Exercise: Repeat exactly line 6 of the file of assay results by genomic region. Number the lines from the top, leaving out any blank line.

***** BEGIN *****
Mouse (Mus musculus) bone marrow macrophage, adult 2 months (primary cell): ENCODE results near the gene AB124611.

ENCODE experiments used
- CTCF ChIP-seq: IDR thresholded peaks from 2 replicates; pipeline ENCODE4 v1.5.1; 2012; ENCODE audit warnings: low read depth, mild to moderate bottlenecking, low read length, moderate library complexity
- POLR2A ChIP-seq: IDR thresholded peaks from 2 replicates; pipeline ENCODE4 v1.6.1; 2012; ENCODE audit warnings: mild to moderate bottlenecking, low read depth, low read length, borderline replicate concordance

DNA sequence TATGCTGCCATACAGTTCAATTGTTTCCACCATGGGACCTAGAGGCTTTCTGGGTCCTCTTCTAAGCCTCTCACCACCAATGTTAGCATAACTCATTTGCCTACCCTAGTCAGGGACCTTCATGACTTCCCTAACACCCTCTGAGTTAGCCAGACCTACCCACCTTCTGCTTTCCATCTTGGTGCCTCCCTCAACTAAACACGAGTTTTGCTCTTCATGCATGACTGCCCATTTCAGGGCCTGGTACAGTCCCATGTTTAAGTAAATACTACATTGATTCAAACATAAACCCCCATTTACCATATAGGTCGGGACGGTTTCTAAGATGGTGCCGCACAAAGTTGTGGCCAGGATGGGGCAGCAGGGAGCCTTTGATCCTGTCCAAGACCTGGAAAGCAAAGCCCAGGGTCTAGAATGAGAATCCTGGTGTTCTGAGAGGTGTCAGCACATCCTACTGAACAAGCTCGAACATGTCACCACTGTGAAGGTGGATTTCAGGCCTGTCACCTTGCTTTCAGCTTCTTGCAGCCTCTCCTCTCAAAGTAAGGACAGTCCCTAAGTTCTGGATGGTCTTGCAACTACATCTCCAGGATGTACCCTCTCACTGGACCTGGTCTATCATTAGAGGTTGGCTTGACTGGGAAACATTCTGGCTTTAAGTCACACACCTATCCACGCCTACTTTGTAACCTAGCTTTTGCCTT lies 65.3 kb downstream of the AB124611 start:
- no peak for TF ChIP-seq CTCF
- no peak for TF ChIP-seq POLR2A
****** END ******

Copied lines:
- no peak for TF ChIP-seq CTCF